“Time,” Jack said.

“Twelve sixteen,” Bob said. He sat next to Jack.

A nod and a slight smile. “Good,” Jack said. “Well done.” He held out his hand and we shook.

“Welcome. Now you are a Builder,” he said.

I took my place at the table.

And that’s when I learned what the Great Houses really were. I learned what a Builder really does and why.

We were there all night. I was given a thick, leather bound book and told how to read it. I was charged with keeping it safe from the eyes of everyone else around me at work and at home. If somehow my book got into the public eye, I would be killed and so would my family and key people in my business. Bob assured me that this had happened once in recent memory and that was why there was a place for me.

Which I had earned by using excellent materials, working quickly and hiring good people who took great pride in their work. My reputation was excellent. I built quality homes.

I didn’t ask who had betrayed them. It wasn’t my business. Then again I didn’t know what I was getting into.

Jack told me.

“There are secret passages in every Great House,” he said. “Even in Lesser Houses. You’ve heard of Amityville, right?”

I nodded and frowned. What the hell?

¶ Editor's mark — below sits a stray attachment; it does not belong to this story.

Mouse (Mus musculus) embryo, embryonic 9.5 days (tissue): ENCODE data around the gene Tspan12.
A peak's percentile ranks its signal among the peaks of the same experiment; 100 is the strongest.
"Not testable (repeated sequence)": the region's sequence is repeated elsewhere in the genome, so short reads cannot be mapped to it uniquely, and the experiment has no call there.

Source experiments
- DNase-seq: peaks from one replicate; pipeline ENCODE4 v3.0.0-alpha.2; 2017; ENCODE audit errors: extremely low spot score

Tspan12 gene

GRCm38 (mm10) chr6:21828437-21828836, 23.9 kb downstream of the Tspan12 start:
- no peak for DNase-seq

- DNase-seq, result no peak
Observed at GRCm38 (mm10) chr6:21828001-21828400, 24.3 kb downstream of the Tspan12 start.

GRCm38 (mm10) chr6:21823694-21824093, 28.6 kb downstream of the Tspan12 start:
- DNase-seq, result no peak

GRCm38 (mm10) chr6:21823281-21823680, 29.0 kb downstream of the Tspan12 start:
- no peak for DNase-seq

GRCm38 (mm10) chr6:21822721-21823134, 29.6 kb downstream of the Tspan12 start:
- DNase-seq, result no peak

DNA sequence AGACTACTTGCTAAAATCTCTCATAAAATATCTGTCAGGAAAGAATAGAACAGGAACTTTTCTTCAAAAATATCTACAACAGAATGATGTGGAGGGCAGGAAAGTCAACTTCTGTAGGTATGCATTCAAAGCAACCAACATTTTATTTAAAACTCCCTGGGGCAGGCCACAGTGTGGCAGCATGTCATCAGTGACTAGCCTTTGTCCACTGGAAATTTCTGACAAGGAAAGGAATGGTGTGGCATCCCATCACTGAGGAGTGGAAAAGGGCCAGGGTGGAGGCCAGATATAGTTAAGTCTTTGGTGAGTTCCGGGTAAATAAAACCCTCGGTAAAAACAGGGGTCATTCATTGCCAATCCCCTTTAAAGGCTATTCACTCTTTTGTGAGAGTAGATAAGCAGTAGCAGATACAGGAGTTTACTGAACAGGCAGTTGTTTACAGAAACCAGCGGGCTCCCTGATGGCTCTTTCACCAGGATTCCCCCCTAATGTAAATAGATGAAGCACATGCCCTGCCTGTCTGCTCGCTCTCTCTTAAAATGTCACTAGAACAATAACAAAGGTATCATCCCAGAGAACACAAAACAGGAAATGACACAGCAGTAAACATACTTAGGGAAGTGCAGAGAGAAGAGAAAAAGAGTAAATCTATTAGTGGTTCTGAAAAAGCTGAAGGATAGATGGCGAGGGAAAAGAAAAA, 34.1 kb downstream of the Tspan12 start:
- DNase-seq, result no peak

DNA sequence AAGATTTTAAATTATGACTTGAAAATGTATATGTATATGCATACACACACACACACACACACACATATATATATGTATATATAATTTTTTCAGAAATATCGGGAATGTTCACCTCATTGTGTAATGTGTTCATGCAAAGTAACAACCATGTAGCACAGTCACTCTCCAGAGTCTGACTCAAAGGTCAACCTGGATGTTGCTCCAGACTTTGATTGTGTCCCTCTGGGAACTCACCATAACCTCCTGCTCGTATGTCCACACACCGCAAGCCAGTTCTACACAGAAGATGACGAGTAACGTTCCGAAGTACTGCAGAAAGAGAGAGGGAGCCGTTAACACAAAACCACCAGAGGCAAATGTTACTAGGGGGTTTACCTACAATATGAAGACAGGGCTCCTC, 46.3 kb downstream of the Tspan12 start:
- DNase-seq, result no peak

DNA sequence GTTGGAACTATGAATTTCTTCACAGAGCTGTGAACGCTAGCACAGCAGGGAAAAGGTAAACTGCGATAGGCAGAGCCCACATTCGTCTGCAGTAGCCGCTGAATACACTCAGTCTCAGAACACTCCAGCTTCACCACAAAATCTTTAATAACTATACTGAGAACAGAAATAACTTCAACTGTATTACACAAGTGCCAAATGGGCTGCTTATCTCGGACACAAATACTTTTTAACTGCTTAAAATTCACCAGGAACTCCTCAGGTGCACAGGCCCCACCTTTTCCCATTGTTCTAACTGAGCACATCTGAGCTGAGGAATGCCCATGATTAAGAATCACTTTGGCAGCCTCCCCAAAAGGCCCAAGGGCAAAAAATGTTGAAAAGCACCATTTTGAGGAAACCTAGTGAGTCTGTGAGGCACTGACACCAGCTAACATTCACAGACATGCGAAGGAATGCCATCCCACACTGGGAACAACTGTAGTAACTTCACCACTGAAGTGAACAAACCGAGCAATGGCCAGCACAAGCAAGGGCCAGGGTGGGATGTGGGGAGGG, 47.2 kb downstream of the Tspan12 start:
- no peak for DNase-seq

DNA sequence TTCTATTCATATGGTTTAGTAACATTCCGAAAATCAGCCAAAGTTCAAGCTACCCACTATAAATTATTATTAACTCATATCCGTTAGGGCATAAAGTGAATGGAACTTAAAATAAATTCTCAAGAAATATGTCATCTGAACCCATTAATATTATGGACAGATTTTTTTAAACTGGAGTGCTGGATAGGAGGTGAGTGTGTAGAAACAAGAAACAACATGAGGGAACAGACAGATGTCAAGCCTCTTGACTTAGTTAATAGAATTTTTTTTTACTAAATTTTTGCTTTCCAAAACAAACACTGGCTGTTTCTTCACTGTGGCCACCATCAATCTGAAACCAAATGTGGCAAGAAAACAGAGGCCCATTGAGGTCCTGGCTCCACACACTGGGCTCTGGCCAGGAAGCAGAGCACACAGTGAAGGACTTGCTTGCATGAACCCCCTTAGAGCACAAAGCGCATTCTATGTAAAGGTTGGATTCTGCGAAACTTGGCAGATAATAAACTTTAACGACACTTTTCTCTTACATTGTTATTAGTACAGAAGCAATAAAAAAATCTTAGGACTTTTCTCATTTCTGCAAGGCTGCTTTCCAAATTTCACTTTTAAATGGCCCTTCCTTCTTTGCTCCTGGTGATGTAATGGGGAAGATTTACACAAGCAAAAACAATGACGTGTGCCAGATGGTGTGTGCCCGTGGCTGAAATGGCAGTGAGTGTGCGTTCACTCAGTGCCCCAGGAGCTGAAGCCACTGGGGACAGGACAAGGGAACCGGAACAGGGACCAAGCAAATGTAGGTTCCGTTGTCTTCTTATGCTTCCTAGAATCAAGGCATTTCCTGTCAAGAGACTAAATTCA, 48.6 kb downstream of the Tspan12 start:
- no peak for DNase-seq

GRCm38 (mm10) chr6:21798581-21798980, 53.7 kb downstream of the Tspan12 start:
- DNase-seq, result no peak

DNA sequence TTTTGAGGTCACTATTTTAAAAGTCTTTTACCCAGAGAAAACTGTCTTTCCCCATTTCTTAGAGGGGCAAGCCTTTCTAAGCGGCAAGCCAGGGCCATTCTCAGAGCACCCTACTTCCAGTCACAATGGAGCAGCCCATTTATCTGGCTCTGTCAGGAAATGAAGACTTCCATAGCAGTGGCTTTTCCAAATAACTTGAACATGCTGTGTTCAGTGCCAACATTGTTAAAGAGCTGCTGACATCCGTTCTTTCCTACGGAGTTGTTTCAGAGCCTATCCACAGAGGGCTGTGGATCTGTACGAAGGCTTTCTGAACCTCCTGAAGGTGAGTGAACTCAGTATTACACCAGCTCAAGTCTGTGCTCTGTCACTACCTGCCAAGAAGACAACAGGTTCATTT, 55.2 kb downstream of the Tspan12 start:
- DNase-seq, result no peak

“And others. Still, in the Great Houses, there’s a passage that leads not just into another part of the building,” Jack said, measuring each word for weight, “but those passages lead to Other Places. They allow certain people to move from one plane to another.”

My bewilderment must have shown.

“It’s all in the book,” Bob said. “You’ve got a lot of reading to do.”

“The Builder’s responsibility,” Jack went on, “is to ensure the Passages are solid and hidden from the inhabitants of the house. The travelers do not like to be disturbed when they’re in transit.”

“Who are the travelers?”

“It’s all in the book,” Jack said.


It was.

When my people built the first passage I was there every day, watching the progress, marveling at the strangeness of the construction and materials the architect called for. No one asked any questions, they did their jobs. When the passage was done, my people secured it and built over it and promptly forgot it.

But I didn’t.

When my first Great House was complete I walked through. The sun had just set and the owners had not arrived yet. My torch chased every shadow away as I made my way from one room to another. When I got to the passage, I paused.

A sound emanated from behind the wall. A scratching that could have been a far away shriek. I was chilled.

Then words came to me. Alien words that scratched my spine with every syllable. And I heard steps.

The wall in front of the passage glowed a sickly blue and a dark shape began to form. I knew I should run away, extinguish my torch and get out of the house.

But I didn’t.

And I saw something I wish I’d never seen.

I wish I’d done as my father had hoped and gone into a different line of work.

Now it’s too late.

I’ve built other Great Houses but I’ve never walked through them again. I don’t want to know any more about the Secret Passages or those that travel them from one place to another.

But you might.

Are you ready for this?

Jason Arnett is a storyteller living in Kansas and writing in the plains of the fantastic. Some of his work can be found at